I’m a long-time subscriber to Car and Driver magazine. I don’t recall exactly how long but the Editor-In-Chief when I subscribed was that lion of automotive journalism, David E. Davis, Jr. who was in his second stint as editor at the time. By the way, one of Davis’ early successors is a Jackson native, Madison County resident and sometimes contributor in this space, William Jeanes. As with many paper and ink publications, the current iteration of C&D is a pale imitation of what it was under the leadership of Davis, Jeanes, and others.
Car and Driver road tests vehicles (earlier mostly cars now mostly SUVs and trucks) and reports vehicle’s specifications, factual road results and testers’ subjective evaluations. Every issue also includes feature articles and columns from the editor and other contributors of note, though there are fewer of those now.
My main problem with C&D is that it now devotes most of its more extensive road tests to vehicles with prices out of the reach for the average person. Many feature road tests are done as side-by-side comparisons of comparable vehicles as is the case with the current issue. I’ll call it the current issue and not this month’s issue because they only publish ten issues a year now. The three cars are: a BMW M5, an Audi RS7, and a Cadillac CT5-V, all of which are high-performance sedans. The average base and as tested prices of those modern day hot rods are $105,077 and $127,885 respectively. The Caddy’s price pulled down the average because it is $30 to $35K less expensive than the other two. The least powerful of the three is the Audi with a paltry 591 horsepower. The Caddy wins the horsepower contest with 668.
There were three other road tests of more than one page in length of vehicles with an average base price of a bit more reasonable $72,330. To be fair, there is a less than one page test of a new Toyota Corolla model costing less than $25,000. But there is also a test of the $4+ million Pagani Huayra. The price of both the Toyota and Pagani I left out of the calculations below.
In 1966, if C&D had done a comparison test of three muscle cars, they might have chosen the Chevrolet Chevelle SS 396, the Pontiac GTO, and the Ford Fairlane GTA. Each of those inaugural members of the muscle car class claimed about 375 horsepower and cost around $3,000.
In the 60s, the sine qua non for street cred was the time it took the car to travel a quarter mile from a standing start. The three 60s cars did well to go under 14 seconds. Of the three modern cars, the slowest, the Caddy, did the quarter mile in 11.4 seconds. All three modern hot cars are perfectly happy in daily driving and handle twisty roads with aplomb as well, tasks for which 60s performance cars were not very well suited. Factory-built hot cars in the 60s were rarely even tested for their handling characteristics. Had they been, they probably would have been in the weeds several times. As for fuel efficiency, the three current models get nearly twice the mileage as did the older rides.
In order to make a meaningful comparison between the prices of the three latter day super cars and their forebears, we have to take into account three things that have happened over time; the changing value of a dollar (inflation), the changing level of incomes, and qualitative improvement in automobiles, which has been astounding to be sure. Then there is the gadgetry that even current base models have that didn’t exist in the ‘60s. The question is are prices of the new hot rods really higher when adjusted for inflation and is the improvement in quality worth the price difference.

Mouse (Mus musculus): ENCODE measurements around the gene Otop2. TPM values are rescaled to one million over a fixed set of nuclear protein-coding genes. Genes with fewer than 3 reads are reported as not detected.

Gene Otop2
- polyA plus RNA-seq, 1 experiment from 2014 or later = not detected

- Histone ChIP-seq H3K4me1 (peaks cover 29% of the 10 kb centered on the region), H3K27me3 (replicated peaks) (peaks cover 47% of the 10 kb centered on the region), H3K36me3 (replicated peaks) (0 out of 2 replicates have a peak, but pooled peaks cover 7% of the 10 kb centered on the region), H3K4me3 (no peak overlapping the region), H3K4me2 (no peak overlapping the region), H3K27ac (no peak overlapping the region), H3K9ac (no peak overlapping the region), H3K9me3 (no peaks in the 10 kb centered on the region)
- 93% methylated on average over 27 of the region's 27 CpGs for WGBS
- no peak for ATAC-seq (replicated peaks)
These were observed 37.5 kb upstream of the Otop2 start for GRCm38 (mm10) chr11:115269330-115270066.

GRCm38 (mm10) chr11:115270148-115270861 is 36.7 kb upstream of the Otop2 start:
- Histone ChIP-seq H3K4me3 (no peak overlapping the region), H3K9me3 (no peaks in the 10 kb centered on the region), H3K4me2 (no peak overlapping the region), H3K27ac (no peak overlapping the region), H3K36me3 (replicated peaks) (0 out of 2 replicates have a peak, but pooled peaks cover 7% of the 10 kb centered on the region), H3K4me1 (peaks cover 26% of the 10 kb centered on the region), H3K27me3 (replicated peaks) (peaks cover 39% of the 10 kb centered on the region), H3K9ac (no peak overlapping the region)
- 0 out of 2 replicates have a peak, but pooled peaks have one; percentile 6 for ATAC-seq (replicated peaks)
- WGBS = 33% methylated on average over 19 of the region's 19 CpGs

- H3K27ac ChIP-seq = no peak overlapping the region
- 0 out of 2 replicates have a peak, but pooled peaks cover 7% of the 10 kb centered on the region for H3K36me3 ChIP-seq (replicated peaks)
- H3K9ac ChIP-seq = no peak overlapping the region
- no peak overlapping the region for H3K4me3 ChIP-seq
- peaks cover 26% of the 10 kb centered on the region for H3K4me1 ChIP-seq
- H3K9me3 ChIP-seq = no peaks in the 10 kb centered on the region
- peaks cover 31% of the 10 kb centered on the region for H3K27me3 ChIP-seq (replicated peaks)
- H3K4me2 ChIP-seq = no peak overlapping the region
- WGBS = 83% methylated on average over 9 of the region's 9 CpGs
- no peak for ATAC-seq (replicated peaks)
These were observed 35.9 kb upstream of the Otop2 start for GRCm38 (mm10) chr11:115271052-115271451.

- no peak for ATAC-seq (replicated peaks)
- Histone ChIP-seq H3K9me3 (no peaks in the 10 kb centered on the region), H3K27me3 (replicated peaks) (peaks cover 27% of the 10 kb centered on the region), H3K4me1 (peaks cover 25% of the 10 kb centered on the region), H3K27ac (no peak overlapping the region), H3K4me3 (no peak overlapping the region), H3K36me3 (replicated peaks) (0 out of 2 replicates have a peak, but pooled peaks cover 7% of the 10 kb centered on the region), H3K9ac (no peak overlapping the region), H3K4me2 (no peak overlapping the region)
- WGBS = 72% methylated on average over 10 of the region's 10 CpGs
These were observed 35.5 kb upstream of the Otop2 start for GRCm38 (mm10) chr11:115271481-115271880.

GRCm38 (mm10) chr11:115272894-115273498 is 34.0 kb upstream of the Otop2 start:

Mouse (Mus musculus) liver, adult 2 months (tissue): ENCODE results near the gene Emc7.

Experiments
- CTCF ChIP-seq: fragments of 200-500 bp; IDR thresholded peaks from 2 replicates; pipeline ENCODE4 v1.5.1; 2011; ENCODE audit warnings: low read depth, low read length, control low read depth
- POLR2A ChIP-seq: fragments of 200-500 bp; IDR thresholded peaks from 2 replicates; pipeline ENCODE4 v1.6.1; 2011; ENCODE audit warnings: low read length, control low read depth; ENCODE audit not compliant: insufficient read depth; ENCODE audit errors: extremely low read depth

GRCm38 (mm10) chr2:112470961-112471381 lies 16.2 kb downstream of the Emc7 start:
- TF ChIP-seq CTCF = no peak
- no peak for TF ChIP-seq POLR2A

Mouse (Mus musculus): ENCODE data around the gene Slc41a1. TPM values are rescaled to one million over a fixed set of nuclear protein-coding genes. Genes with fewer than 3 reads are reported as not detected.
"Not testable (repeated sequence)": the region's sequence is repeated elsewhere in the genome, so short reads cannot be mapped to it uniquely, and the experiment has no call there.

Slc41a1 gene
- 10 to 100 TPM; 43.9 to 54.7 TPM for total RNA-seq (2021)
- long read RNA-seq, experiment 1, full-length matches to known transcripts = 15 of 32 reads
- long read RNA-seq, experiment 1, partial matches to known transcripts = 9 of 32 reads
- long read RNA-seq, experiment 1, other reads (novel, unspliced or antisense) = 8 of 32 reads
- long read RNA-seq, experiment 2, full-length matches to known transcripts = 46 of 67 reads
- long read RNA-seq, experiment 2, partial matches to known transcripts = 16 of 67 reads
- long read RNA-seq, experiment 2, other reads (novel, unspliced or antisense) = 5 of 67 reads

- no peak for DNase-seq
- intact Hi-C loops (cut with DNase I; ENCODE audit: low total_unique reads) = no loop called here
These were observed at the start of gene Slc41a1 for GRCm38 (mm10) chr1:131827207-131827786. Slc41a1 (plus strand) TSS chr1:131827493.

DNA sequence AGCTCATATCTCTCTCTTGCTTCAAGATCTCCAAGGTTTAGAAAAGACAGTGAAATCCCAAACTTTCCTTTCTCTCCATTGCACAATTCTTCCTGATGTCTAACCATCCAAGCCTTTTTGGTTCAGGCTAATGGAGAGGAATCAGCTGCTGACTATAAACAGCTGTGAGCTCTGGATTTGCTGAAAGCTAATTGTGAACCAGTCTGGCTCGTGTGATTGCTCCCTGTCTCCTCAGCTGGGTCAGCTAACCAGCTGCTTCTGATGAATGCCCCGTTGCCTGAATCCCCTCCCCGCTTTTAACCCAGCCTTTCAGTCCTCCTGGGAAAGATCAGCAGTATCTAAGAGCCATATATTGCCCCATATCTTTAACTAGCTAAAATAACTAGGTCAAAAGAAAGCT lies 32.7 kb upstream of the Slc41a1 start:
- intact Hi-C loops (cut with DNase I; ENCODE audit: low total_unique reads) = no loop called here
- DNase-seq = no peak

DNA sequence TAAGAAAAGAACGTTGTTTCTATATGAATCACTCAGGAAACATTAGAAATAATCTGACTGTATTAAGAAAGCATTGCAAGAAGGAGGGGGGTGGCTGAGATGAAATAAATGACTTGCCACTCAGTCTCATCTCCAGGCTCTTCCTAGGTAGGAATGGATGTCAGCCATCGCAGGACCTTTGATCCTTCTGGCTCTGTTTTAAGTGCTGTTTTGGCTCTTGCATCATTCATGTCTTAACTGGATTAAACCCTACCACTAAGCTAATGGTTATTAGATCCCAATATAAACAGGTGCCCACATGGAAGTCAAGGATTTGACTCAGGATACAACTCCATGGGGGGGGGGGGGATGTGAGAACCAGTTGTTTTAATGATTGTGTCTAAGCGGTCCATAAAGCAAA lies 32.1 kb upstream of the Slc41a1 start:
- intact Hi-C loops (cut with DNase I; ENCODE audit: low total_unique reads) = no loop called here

About inflation, if the Chevelle, GTO, and GTA were sold today they would cost approximately $25,000, about one-fourth the price of the three current muscle cars. To say that the other way around, if the three modern cars had been available in 1966, they would have cost about $12,000; the four-fold gap again. That the current cars are four times more expensive could be attributed to quality and safety improvements since 1966. There can be no doubt modern vehicles are vastly superior to 1960s cars. But four times better?
Perhaps the most troubling matter is those current aspirational cars, aspirational to car enthusiasts at least, is that they have become much less attainable for the typical car nut. The median family’s monthly income in 1966 was about $616 and about $5,625 in 2020 (the most recently available data). That means in 1966 the median family’s wage earner(s) had to work five months in order to earn enough to buy one of the day’s cream of the of high-performance car crop. The current median family wage earner(s) have to work nearly 19 months in order to cover the average price of one of today’s hot rides. If you consider the as tested prices of the three current cars, it takes about twenty months’ income for the median income earner to earn the price of admission. There’s that 4x gap again.
The approximately four-fold gap crops up regardless of how the analysis is done. If modern vehicles are in fact about four times better than they were in 1966, then all is right with the world. One way, but not the only way to be sure, to test that is to compare the highway accident death rate per million miles driven. In 1966 there were 5.5 deaths per million miles and only 1.1 per million in 2019 (the mostly recently available data again). So maybe modern cars really are four times better than they were in 1966.
Patrick Taylor is a Ridgeland resident